The architect, Pitts, said there is a therapeutic purpose behind the fact that all bedrooms are on one side of a corridor; the other side is lined by small sitting areas. Patients can look out and decide whether they are ready to step out and socialize or return to privacy of their room.
“It’s not about being alone; it’s about control,” said Pitts, who worked with the Cambridge-based architectural firm Ellenzweig Associates, in designing the hospital.
Pitts said he is not aware of long-term studies that have conclusively linked these designs to improved patient outcomes, but said his blueprints are influenced by advice from psychiatrists, neuroscientists, nurses, researchers, and families, among others, who have explained what spaces work well for the mentally ill.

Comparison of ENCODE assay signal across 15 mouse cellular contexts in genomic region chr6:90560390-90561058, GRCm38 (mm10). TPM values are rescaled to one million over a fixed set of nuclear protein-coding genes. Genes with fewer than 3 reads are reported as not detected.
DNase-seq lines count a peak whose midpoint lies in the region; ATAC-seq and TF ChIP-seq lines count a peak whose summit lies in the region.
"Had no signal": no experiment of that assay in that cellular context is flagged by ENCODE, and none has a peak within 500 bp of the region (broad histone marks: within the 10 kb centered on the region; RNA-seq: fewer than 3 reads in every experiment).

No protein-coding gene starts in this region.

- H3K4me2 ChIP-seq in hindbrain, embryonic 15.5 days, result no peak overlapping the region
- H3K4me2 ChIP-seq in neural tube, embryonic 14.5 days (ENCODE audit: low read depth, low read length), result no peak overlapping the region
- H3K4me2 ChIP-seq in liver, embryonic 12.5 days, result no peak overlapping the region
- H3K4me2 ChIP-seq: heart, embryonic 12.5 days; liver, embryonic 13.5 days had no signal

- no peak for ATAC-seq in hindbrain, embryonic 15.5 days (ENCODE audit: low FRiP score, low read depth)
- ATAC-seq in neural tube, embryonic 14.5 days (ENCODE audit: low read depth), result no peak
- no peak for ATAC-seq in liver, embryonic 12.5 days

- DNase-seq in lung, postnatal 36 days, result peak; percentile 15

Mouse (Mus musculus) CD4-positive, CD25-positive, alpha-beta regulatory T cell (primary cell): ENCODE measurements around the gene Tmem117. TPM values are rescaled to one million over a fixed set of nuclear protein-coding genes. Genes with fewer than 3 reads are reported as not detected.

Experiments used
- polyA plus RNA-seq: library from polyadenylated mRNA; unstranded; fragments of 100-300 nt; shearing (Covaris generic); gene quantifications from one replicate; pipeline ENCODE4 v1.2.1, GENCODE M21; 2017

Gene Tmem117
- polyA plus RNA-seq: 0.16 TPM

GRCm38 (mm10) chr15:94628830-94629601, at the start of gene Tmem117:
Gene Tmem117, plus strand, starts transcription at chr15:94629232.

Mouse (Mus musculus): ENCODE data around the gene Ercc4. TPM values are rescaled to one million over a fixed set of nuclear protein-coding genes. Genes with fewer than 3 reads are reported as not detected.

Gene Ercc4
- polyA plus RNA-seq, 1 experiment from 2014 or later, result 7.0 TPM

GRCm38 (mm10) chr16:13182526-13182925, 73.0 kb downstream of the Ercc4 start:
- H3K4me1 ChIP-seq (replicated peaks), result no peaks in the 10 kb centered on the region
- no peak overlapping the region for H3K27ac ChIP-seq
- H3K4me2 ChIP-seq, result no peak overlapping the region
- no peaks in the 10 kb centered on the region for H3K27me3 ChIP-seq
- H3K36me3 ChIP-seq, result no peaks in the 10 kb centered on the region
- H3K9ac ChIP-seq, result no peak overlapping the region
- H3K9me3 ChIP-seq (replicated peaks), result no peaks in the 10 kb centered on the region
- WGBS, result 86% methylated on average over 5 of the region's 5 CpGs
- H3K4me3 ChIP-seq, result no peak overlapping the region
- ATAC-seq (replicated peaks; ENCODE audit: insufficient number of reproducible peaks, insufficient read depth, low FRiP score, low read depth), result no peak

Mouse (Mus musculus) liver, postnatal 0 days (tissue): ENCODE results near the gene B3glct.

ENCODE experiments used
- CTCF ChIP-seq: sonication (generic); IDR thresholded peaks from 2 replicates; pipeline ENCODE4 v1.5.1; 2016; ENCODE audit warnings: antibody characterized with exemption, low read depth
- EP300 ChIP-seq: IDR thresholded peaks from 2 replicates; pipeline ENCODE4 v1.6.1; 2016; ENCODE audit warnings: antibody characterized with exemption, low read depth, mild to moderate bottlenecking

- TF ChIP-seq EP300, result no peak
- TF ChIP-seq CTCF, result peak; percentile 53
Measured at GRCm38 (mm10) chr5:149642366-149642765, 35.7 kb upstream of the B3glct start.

Among the new hospital’s 320 beds, 60 are devoted to a separate adolescent wing.
For many advocates of the mentally ill, the opening is a cause for celebration, though they recognize challenges lie ahead. Many of the 300 patients who will gradually move in from other state hospitals are easily agitated when having to change routines and relocate. The 1,200 staff members, most of whom are used to working in the older hospitals, will also have to learn new protocols and security measures.
Still, Phil Hadley, former president of the Massachusetts board of the National Alliance on Mental Illness and part of a committee formed seven years ago to discuss a new psychiatric hospital, said the facility is a radical departure from the past.
“There were six to a room, and you have to walk down the hall to the shower,” said Hadley, a Gloucester resident who had a child hospitalized for severe mental illness. The new hospital in Worcester, he said, is “a real recovery center.”
Patricia Wen can be reached at firstname.lastname@example.org.